Six months ago, Hurricane Sandy ravaged the northeast and Staten Island, which suffered some of the worst devastation. Residents are still struggling to recover from the storm.
One of the more powerful stories is that of Pat Dresch, whose husband and 13-year-old daughter were among 24 Staten Island residents to lose their lives in that storm. Pat talks with Christine on "Starting Point" this morning to share how she's recovering just six months after the devastating storm. She's joined by Rep. Michael Grimm (R-NY) to talk about where things stand in terms of recovery funding.
Read on for a transcript from the interview.
PATRICIA DRESCH, HURRICANE SANDY SURVIVOR: Thank you.
ROMANS: Thank you for coming and reminding us what we've all been through in these six months. You're wearing your husband's wedding ring. They found it in the rubble.
DRESCH: Yes, my brother and his friends were walking down the road. He kicked a piece of China and out popped this ring. They picked it up, didn't know what it was. They brought it to me in the hospital. They said do you recognize this? I said yes, it's George's ring.
ROMANS: Wow. Tell us what happened that night.
DRESCH: We were in the house. My husband didn't want to leave because he we left in Hurricane Irene we were robbed and we stayed. We were a family. We stayed. All of a sudden the house started coming apart and we went upstairs to the bedrooms.
We went in the closet, and he said look the water's coming out through the wall, we had to get out of that room. I went in to my bathroom and I'm holding my daughter, and we felt the water rising, and I did go under in the bathroom, but I was able to pick her up.
And all of a sudden the walls just gave out and out we went out in my yard. And as we went out, she was on my arm, he was behind us. And a piece of the roof came and hit us in the head and we both went under. And I knew I lost her immediately. She was gone.
And as I'm going under, I said, I'm not going to die. They're not going to find my body under his rubble and I woke myself up and kicked myself up and as I came up out of the water, I grabbed on to the phone cables that were there.
ROMANS: The phone cables.
DRESCH: I was as high as the phone cables. I just grabbed on wires and –
ROMANS: They found you some hours later.
DRESCH: Yes, about five hours later. I floated away.
ROMANS: So now it's been six months and you have to put everything back together. Start all over again. Are you going to stay in Staten Island?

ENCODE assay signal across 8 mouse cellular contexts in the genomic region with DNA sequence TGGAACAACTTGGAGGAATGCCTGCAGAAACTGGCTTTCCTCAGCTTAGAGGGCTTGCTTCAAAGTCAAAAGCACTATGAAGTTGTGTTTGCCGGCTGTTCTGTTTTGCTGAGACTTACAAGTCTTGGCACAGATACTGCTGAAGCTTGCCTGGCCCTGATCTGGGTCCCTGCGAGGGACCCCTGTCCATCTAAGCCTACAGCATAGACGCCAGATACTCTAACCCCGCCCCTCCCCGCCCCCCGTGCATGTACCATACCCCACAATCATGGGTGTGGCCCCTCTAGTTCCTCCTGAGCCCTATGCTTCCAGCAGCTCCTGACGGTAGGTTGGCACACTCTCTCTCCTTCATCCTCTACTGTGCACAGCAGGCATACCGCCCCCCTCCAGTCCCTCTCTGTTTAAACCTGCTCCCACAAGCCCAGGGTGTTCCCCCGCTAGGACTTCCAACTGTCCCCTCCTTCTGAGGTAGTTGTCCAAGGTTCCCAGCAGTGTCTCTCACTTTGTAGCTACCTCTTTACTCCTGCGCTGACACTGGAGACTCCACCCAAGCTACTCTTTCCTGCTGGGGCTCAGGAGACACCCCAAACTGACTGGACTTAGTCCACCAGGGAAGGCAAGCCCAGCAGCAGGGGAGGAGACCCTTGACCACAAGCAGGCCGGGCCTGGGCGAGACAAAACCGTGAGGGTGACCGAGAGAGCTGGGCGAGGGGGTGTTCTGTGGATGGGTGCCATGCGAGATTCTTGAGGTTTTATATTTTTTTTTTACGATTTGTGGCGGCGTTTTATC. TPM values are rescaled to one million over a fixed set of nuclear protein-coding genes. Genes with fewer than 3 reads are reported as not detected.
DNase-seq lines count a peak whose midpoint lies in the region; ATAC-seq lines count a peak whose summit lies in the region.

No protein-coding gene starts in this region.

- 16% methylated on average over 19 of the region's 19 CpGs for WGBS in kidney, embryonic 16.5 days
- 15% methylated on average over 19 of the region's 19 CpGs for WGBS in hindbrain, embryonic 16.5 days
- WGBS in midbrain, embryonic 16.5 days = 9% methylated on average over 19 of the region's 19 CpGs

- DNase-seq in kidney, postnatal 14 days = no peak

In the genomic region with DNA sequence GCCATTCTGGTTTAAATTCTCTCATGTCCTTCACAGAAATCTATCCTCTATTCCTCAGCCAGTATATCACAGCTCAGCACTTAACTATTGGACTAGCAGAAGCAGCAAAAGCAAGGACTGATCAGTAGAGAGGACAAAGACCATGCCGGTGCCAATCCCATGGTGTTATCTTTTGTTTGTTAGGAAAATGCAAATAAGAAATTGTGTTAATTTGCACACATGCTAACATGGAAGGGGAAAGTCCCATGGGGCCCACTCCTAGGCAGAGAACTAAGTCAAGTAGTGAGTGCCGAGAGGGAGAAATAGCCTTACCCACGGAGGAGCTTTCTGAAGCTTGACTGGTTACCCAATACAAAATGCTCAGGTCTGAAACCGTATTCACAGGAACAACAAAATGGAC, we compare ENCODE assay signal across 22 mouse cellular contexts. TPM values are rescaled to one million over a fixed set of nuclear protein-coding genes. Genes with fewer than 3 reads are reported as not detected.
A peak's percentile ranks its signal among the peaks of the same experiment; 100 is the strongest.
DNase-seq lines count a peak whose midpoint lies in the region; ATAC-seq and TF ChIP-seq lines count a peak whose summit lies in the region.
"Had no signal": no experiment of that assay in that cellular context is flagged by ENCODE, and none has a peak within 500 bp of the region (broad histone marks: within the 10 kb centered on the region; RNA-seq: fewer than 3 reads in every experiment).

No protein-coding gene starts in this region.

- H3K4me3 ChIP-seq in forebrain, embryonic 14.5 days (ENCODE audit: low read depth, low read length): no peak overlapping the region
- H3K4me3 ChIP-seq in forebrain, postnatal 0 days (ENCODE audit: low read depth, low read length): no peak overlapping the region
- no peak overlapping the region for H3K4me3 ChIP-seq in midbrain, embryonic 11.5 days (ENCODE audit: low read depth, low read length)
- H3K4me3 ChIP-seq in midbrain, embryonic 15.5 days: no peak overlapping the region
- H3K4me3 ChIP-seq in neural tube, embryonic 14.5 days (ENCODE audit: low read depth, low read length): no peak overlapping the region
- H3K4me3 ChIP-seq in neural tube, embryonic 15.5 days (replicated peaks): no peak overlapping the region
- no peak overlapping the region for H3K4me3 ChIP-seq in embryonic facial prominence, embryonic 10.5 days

DRESCH: Yes, I am. I saw a little house that I like. And until the buyout comes, that's what I'll do. I'll sell off the property. I can't go back down there anymore.
ROMANS: So these are your constituents who are starting over, it's been six months. How has the recovery been? How has the rebuilding been, how has the money flow been? A lot of people are in transitional housing.
REPRESENTATIVE MICHAEL GRIMM (R), NEW YORK: It's been extremely difficult. I mean, don't get me wrong, a lot has been done, but there is still so much more to do. In many ways we're really just starting major aspects of the recovery.
And a big part of that is you have to understand $60 billion in total, $9 billion toward the replenishing, and $51 billion, that's a lot of taxpayer money. So obviously, the Congress wants to be stewards of that money and make sure that it's spent correctly for those like Pat that really need it.
And to do that through a massive city like New York and a massive state, there are a lot of things that have to be put in place. So we just approved for $1.7 billion by HUD and now we're expecting the city to be approved for $1.8 billion.
And that's going to go directly towards buyouts and exactly people like Pat to get them finally back in homes and where they need to be. But there's a lot of work to be done for not only people like that, but also the small businesses that have been struggling. And if they don't get their funding soon, unfortunately, they will close their doors forever.
ROMANS: It will be a slow process for Staten Island. I mean, with or without money, it's a slow process to come back from something like this. GRIMM: Of course. This is a massive endeavor.
ROMANS: So you get up every morning and you are working at your church. You're doing religious education for second graders.
ROMANS: How do they help you, how does that routine help you?
DRESCH: They hug, we pray together. They cry with me. They've been through so much these children, the families. They're so welcoming. They're warming. They don't know what to say to me. We just hug and cry and that means so much to me that they're out there caring for me. They have been there since day one recovering. That gets me through the days.
GRIMM: She's a strong woman. She's been through so much and I remember from seeing her in the hospital that morning, I was there in the hospital with her and we said one day at a time then and she's taken it one day at a time and she's doing remarkable. She's a real trouper.
And Staten Island will get through it, it will take time. We're working night and day, but we're a resilient tough town. And I have to tell you something, from all that the government is doing and we appreciate that, but the real heroes are just the average ordinary people that really can together in a way that I've never ever seen.
And I was a 9/11 first responder. I've seen some amazing things in my life, but the people that came and took care of pat and throughout, just amazing.
DRESCH: In the dark they were out there cooking, bringing food, the donations of clothes that came in, the cardinal came, he was firsthand on there. It's amazing.
ROMANS: It's so nice to see you. Thank you. We wish you all the strength and prayers. Congressman, nice to see you. Thank you both of you.